In Mr Tan's case, his unit had an annual rental value of $48,000.

He was allowed to deduct his management fund payment of $2,400 from that amount, but not his sinking fund contribution of about $600. The final annual value of the unit, with the deduction, was $45,600.

But management funds are also used for maintenance and repair works which enhance the value of the property and, therefore, should be included in the tax assessment of the property's annual value, reasoned Justice Phang.

This exclusion so far, the judge went on to say, could be a form of concession to taxpayers, which the Chief Assessor is entitled to grant.

Iras told The Straits Times it would follow up on the court's recommendation to draw up guidelines after it receives feedback from industry players.

The change, if and when implemented, could affect unit-owners under the 3,000-odd management corporations that run strata-titled properties, including condominiums.

But any changes would not affect previous property tax payments, Iras' lawyer Julia Mohamed told the court.

Professional valuer Chua Beng Ee said the bulk of management funds is typically used to provide services like security and to upkeep facilities and utilities such as swimming pools, air-conditioning and lighting for common areas. Iras was thus right to exclude the management fund under current practice, he said.

'Monies used for maintenance and repair from the management funds are incidental in any case and expected to be small,' said Mr Chua.

'For practical reasons, the Iras should probably just extend the concession they have always had for management funds to the sinking fund, instead of having to laboriously study the accounts of each MCST (management corporation) to find out exactly which portions are meant for maintenance and repair.'

Sinking and management funds

What is a sinking fund?

Unit owners of strata-titled buildings such as condominiums, complexes and shopping malls have to contribute towards this fund, meant for periodic and major long-term repair and maintenance works.

Such works include painting, renovations and retro-fitting in common areas, electrical re-wiring, re-roofing, replacement of water supply systems and pumps, as well as replacement and upgrading of lifts. Some management committees may draw from this fund for miscellaneous uses, such as purchasing vehicles for common transport to the nearest train station or bus interchange.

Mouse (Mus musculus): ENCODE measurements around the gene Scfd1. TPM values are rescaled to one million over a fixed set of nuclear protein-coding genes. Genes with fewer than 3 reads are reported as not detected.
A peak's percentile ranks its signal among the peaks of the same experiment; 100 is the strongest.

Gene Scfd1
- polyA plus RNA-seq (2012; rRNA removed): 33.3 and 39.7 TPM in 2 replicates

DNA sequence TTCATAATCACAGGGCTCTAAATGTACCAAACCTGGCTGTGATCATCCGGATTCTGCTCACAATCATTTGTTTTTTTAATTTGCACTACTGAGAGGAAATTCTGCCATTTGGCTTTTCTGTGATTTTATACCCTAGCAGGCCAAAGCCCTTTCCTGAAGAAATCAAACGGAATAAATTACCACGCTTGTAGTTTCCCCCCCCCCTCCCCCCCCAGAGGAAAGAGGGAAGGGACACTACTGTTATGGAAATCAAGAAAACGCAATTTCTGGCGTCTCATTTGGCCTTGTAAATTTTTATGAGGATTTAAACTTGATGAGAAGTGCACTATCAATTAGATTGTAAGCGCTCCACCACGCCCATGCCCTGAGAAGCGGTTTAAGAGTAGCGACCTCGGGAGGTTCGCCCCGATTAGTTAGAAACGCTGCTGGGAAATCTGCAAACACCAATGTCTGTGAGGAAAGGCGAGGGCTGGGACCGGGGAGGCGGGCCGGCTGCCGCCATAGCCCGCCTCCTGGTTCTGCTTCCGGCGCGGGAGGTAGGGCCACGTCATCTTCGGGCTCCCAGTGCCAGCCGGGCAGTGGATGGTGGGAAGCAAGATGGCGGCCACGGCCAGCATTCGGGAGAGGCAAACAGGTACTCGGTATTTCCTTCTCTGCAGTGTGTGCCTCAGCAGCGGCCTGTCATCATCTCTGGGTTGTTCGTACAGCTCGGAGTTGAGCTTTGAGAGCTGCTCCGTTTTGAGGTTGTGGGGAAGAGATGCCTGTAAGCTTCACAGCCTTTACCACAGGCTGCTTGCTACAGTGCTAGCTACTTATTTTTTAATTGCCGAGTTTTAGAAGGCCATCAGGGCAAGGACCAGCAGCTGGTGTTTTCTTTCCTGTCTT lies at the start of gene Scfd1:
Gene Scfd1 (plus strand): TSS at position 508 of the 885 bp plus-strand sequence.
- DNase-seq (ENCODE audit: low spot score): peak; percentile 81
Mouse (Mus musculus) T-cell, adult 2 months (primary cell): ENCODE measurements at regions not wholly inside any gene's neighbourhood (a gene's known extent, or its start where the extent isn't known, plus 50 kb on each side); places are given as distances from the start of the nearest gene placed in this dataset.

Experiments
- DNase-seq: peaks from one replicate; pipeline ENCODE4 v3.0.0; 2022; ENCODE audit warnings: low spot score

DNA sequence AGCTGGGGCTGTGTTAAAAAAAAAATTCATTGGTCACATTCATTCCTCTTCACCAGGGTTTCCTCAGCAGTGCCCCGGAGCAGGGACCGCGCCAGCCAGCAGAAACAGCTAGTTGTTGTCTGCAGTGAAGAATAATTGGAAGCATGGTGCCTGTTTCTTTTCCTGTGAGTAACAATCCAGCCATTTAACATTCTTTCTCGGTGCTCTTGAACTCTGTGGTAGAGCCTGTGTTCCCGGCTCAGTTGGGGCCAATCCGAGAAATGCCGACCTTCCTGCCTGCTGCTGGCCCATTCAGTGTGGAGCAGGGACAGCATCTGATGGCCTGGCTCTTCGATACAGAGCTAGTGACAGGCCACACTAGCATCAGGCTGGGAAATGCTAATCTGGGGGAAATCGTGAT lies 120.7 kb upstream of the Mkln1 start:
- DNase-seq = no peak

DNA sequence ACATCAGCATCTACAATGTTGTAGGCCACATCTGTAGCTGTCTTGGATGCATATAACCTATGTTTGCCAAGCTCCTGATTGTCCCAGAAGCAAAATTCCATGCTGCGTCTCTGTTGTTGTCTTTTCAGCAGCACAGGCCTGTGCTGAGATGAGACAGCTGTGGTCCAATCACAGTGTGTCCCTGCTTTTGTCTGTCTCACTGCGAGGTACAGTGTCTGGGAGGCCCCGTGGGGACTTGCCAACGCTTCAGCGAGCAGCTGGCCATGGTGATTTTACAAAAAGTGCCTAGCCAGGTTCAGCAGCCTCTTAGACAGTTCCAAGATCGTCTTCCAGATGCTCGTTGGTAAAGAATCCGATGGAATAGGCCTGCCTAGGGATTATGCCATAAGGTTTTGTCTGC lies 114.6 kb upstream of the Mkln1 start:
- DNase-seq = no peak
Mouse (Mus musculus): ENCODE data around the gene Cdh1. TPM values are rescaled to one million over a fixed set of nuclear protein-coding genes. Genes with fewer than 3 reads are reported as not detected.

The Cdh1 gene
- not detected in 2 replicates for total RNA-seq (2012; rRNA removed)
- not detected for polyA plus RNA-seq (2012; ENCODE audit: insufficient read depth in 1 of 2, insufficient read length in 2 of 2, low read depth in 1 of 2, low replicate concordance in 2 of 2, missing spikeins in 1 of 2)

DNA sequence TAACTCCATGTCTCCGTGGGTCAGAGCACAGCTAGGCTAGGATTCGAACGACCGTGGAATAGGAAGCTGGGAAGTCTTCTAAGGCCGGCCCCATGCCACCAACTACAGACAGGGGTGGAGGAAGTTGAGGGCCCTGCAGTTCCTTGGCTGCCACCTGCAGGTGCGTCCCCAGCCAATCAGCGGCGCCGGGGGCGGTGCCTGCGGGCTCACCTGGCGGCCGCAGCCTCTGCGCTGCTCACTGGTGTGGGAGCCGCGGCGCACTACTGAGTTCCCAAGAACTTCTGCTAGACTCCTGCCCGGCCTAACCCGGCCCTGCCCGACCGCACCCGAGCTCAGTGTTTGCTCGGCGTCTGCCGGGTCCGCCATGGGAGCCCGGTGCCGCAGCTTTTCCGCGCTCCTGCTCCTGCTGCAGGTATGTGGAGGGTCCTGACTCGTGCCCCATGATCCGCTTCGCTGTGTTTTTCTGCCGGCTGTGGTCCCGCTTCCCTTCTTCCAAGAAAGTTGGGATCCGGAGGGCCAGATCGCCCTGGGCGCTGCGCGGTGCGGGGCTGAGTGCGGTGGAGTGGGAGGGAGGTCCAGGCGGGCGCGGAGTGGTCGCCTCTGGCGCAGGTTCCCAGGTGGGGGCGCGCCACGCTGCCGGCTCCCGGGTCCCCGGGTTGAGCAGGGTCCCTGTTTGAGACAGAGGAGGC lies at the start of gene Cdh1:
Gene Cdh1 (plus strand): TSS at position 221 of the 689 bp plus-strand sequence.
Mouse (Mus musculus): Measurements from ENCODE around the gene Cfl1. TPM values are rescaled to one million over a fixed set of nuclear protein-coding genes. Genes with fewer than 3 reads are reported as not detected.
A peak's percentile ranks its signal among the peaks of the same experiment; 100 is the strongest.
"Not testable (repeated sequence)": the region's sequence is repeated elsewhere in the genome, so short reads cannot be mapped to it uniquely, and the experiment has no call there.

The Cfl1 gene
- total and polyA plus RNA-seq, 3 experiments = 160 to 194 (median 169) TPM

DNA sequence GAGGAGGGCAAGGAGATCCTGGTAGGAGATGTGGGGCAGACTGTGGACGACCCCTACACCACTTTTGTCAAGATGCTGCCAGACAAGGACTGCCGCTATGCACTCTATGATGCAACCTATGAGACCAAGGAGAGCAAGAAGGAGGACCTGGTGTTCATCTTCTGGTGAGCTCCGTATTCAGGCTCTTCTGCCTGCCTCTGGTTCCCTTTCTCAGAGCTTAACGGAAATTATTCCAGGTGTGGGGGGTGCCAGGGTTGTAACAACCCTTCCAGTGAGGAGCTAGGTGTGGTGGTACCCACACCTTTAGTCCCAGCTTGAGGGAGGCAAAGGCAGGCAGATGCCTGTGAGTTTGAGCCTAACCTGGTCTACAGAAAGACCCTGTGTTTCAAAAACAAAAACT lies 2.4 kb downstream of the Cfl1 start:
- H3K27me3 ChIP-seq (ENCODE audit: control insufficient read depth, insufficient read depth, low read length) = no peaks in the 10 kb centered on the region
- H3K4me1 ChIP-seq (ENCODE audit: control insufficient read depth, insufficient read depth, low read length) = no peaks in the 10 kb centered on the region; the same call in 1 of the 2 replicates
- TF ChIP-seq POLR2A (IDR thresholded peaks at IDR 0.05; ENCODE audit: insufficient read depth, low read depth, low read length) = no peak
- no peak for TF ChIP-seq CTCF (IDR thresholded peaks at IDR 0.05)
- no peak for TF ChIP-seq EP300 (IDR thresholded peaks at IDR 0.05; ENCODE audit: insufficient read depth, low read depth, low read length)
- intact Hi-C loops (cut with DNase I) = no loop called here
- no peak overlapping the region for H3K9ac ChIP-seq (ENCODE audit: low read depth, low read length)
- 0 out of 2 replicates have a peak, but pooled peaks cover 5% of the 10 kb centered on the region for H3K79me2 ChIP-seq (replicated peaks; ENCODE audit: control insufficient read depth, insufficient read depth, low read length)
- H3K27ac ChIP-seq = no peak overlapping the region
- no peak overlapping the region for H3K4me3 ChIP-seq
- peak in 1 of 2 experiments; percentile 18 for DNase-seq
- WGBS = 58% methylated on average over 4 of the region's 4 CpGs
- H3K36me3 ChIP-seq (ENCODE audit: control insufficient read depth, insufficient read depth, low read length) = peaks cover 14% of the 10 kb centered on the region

What is a management fund?

The management fund is used mainly to pay for services such as utilities, security and lighting in common areas.

Occasionally, it is used for regular maintenance and repair works such as replacing a burst pipe or other incidental building defects.

Contributions to this fund are typically higher than to the sinking fund. The amount paid by unit holders is determined by the share value of the holder in the strata title, which is decided by, among other things, the size of the unit owned.

Sands Gives Reassurance On Marina Bay IR

Source : The Straits Times, Nov 8, 2008

THE top suit behind troubled casino operator Las Vegas Sands met the Singapore authorities this week, and yesterday gave a fresh commitment to completing the Marina Bay integrated resort (IR).

Mr Sheldon Adelson, chairman and chief executive officer of Las Vegas Sands, said: 'In the light of recent turmoil in the global markets, I felt the need to personally reaffirm our commitment to the success of Marina Bay Sands. I am pleased to say that the Singapore Government's support of our project remains strong.'

The statement from Las Vegas Sands did not specify whom Mr Adelson had met.